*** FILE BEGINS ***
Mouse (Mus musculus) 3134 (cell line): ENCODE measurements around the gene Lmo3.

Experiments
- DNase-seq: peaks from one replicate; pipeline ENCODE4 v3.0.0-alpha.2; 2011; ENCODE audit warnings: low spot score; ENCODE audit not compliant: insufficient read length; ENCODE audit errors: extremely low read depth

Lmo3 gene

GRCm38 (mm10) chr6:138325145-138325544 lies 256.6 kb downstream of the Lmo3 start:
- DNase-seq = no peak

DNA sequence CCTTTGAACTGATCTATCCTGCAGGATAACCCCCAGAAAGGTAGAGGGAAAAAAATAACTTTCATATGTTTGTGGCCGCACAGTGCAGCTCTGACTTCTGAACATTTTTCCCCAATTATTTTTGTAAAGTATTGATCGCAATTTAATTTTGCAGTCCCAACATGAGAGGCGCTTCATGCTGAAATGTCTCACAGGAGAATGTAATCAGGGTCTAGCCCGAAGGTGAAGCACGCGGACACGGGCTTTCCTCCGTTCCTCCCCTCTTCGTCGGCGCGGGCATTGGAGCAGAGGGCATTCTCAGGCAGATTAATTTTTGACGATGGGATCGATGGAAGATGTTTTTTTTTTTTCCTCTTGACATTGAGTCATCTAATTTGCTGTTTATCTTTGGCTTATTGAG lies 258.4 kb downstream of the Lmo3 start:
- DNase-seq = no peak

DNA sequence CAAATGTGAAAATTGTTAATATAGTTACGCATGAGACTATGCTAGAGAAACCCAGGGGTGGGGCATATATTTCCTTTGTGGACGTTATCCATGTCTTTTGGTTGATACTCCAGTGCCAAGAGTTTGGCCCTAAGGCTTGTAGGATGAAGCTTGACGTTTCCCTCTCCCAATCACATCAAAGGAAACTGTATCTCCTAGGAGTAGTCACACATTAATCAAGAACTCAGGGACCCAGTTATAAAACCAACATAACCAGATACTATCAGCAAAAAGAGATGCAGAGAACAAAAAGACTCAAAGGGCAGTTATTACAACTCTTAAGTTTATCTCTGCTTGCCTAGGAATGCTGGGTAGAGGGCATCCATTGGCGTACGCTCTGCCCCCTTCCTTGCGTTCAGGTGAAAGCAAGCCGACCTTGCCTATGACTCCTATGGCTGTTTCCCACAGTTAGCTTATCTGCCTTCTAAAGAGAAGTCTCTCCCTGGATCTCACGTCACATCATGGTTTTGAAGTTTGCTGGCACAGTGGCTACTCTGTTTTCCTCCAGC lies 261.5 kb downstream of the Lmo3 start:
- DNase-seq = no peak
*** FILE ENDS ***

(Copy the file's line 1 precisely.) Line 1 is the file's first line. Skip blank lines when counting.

Mouse (Mus musculus) 3134 (cell line): ENCODE measurements around the gene Lmo3.